It deftly navigates Laal’s coming-of-age and heartbreaks, and tracks his entrepreneurial spirit against the backdrop of a rapidly evolving India that won its freedom in 1947 after 200 years under British rule. Laal Singh Chaddha’s commentary feels weak because it doesn’t enmesh its protagonist as deeply into political events. The choice of keeping him on their periphery instead does help his journey resonate even more. Additionally, the film delves into Rupa (Kareena Kapoor Khan)—a.k.a. a version of Forrest Gump’s Jenny—and her unflinching desire to pursue acting. Her harrowing arc elicits empathy, and fleshes out Laal Singh Chaddha’s emotional core.
Remaking Robert Zemeckis’ film is a challenge, but Khan and Kulkarni’s efforts pay off with a fresh story that mostly recaptures what made Forrest Gump an iconic and multiple Oscar-winner. After a theatrical release in August, the film will apparently stream on Netflix in October.
In comparison to the two aforementioned blockbusters, Thiruchitrambalam is a much more straightforward endeavor. The Tamil title centers on Thiruchitrambalam Jr., a.k.a. Pazham (Dhanush), whose search for love ends in two massive failures before he falls for his childhood best friend Shobana (Nithya Menen). Except she’s about to move to Canada forever, so of course, a classic rom-com-style airport chase follows. There is always something compelling about the power of simple and beautiful storytelling—which is exactly what this family drama delivers. Thiruchitrambalam is a wholesome escape, aided by Dhanush’s heartwarming performance as the charming boy next door. The neat insights into the struggles of everyday life transform it from an average flick into a grounded, joyful moviegoing experience. (Look around, we kind of need that right now).
It’s Alia Bhatt’s world, we’re just living in it. RRR and Brahmāstra are only two of the momentous movies she’s starred in this year (along with filming her Hollywood debut, Heart Of Stone). She kicked off 2022 with the gritty Gangubai Kathiawadi (streaming on Netflix), and she also leads Netflix India’s subversive original series Darlings. A smartly paced and directed thriller, it follows Badrunissa and her mother’s quest to seek revenge on her abusive husband. The film profoundly tackles sensitive subjects like domestic abuse and alcohol addiction with a growing sense of unease and tragedy. The serious risk-taking is balanced with much-needed bouts of levity, and with an ultra-realistic production design that helps fully flesh out Badru’s world. Darlings is a perfect follow-up to darkly comedic TV shows like AMC’s Kevin Can F**K Himself and Apple TV+’s Bad Sisters.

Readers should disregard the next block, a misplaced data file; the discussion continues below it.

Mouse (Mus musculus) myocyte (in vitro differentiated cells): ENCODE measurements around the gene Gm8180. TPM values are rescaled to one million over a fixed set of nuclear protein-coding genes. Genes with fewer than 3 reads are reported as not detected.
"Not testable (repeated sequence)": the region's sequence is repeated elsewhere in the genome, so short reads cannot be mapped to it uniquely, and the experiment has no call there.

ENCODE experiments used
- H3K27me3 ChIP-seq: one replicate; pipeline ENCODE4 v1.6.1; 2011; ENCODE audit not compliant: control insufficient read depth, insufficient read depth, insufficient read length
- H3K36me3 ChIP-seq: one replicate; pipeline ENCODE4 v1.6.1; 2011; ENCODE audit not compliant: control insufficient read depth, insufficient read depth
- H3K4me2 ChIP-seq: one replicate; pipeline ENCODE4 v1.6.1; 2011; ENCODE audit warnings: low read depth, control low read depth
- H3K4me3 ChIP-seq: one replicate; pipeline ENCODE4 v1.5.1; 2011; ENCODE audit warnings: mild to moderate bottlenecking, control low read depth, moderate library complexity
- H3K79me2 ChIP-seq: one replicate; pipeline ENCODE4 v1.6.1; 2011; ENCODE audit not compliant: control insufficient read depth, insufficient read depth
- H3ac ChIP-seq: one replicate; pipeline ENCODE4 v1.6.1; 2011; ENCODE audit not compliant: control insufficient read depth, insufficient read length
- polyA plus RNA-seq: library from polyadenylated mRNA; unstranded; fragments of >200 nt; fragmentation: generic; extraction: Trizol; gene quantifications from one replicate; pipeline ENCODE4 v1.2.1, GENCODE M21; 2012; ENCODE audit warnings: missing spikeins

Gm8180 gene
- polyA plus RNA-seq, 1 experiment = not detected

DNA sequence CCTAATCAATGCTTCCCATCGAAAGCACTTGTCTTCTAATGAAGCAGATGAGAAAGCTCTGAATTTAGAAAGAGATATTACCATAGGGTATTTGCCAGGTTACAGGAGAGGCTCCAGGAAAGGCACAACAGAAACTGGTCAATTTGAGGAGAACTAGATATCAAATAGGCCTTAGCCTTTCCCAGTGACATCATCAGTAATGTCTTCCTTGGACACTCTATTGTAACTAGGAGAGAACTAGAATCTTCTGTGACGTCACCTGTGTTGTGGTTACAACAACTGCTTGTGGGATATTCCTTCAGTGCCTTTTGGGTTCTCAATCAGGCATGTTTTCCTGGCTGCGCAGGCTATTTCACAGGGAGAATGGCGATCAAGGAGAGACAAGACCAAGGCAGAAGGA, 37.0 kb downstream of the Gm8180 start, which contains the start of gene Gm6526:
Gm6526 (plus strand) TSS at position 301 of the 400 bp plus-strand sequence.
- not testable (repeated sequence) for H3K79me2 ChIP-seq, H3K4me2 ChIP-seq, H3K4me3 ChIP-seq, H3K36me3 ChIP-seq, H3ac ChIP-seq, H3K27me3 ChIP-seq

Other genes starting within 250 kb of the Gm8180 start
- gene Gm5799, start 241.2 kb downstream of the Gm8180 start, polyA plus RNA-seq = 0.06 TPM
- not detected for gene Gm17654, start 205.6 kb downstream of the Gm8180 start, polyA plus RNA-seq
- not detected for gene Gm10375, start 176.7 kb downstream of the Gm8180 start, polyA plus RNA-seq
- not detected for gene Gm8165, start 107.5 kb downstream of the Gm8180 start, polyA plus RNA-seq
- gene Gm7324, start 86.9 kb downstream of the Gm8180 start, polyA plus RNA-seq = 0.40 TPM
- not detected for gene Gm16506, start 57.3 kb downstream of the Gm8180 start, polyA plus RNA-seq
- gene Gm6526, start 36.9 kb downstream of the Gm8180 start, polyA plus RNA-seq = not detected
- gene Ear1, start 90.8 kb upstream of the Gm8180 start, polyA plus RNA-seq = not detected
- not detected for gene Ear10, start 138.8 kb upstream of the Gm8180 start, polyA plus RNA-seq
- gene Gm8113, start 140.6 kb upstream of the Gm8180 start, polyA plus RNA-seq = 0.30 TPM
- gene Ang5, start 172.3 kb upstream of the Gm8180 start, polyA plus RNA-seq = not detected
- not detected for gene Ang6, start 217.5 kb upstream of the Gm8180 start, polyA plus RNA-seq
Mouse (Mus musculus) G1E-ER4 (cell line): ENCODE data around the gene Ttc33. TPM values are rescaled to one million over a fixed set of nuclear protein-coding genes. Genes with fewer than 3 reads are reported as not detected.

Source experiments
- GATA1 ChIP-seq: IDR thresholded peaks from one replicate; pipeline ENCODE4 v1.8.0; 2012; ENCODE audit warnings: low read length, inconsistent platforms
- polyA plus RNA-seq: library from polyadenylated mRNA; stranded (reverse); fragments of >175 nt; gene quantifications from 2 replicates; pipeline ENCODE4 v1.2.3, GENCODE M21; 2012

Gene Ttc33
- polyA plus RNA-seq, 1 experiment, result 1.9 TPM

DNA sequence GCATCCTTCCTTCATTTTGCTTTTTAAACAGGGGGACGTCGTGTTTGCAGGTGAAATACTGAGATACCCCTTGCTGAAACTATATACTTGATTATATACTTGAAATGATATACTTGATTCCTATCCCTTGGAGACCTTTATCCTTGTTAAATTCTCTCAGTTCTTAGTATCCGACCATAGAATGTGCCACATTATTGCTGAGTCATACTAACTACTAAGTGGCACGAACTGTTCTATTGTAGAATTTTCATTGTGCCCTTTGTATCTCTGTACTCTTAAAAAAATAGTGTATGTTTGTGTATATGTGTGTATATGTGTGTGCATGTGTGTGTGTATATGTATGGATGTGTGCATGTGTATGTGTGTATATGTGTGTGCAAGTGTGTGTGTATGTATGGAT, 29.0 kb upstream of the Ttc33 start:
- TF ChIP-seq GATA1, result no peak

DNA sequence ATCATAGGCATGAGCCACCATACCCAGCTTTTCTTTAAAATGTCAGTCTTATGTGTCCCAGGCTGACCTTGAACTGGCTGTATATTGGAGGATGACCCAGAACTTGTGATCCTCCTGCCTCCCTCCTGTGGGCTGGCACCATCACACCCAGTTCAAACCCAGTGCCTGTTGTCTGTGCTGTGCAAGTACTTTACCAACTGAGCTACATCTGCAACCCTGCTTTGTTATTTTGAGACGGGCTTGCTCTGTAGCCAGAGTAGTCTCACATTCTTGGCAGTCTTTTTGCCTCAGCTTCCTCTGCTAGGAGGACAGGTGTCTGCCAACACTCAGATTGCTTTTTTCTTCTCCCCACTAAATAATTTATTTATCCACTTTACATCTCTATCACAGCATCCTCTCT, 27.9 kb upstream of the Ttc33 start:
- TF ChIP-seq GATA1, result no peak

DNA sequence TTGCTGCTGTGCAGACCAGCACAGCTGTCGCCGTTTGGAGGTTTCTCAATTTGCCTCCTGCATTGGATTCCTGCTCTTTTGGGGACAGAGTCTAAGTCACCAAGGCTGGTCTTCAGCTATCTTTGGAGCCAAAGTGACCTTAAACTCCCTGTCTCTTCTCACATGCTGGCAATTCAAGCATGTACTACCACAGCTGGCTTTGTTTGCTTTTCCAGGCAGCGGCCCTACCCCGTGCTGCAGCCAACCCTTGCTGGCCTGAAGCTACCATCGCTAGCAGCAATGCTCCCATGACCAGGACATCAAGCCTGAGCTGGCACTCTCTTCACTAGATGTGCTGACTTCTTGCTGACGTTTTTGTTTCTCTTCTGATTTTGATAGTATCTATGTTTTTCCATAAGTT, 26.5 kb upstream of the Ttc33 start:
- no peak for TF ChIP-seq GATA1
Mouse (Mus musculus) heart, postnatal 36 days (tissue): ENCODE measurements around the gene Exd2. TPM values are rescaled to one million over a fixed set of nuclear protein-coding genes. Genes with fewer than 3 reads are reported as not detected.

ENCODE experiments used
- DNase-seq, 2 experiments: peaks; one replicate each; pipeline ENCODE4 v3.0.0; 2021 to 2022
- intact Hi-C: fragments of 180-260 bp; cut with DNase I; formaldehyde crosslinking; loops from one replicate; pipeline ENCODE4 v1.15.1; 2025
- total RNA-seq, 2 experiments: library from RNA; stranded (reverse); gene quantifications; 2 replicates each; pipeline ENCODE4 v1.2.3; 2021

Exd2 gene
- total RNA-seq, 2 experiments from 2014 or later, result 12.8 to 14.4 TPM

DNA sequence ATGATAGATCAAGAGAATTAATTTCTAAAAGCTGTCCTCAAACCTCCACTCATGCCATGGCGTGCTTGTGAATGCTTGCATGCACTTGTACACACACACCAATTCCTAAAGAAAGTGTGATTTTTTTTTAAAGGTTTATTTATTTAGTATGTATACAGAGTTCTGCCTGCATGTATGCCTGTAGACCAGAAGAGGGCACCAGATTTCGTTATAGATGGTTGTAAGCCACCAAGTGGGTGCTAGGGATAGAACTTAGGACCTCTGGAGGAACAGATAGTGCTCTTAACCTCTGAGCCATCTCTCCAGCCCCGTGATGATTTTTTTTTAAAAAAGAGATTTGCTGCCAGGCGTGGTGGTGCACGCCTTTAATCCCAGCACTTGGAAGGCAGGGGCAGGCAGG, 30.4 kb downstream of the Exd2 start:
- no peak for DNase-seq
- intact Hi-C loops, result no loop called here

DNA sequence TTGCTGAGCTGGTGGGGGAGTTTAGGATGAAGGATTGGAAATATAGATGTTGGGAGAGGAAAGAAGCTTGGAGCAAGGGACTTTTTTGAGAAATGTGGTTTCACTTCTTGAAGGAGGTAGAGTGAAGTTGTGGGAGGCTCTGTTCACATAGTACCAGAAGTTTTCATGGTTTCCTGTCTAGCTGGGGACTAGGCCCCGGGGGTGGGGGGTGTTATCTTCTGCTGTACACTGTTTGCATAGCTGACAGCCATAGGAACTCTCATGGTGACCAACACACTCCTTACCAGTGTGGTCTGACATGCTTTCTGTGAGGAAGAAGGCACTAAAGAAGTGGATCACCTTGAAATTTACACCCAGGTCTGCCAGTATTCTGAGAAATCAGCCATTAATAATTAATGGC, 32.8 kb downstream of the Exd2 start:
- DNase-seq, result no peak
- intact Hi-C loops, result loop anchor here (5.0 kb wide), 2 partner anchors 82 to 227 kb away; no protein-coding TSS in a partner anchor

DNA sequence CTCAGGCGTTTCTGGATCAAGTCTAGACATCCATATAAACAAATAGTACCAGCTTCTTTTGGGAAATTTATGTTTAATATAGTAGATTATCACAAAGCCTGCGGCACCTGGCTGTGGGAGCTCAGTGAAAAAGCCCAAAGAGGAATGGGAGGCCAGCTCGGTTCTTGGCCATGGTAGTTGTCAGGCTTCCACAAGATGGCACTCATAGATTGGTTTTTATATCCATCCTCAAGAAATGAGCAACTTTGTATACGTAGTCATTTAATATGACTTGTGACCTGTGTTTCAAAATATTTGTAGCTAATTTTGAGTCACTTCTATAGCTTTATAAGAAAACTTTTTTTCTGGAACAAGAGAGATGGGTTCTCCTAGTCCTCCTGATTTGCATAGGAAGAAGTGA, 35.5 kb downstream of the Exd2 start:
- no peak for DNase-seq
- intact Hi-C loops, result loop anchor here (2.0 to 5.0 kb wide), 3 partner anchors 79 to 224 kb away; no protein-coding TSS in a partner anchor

When you think of a Bollywood film, JugJugg Jeeyo is the picture you paint in your head: A loud, colorful, long movie featuring good-looking actors and several catchy song-and-dance sequences. The Raj Mehta-helmed drama lures you in with these entertaining essentials, using them as a guise for a mostly clear-eyed attempt to unpack the taboo topic of divorces in Indian families. Kukoo (Varun Dhawan) and Naina (Kiara Advani) are childhood sweethearts who are now married and living in Toronto. They return to their lavish Punjab, India, home for another wedding while trying to keep their impending separation a secret. In the process, they discover their parents’ picture-perfect life is a sham. JugJugg Jeeyo is an unexpected roller-coaster that, much like Darlings and Brahmāstra, takes risks in its genre. It falls short of landing its climax, but the Marriage Story-like dissection of central couples rings true regardless.
Biographical drama Rocketry: The Nambi Effect, filmed in Hindi, English, and Tamil, made its debut at the Cannes Film Festival in May before its July release. Directed by and starring R. Madhavan, it follows Indian Space Research Organization scientist Nambi Narayan, who was accused in a massive espionage case. The film explores his life from a Princeton Graduate and NASA employee to how the espionage charges changed the course of his life forever. Rocketry’s script has weak points, but Madhavan’s stealth camerawork and performance save it, and altogether it’s a poignant character study of a man dedicated to working for his nation’s progress.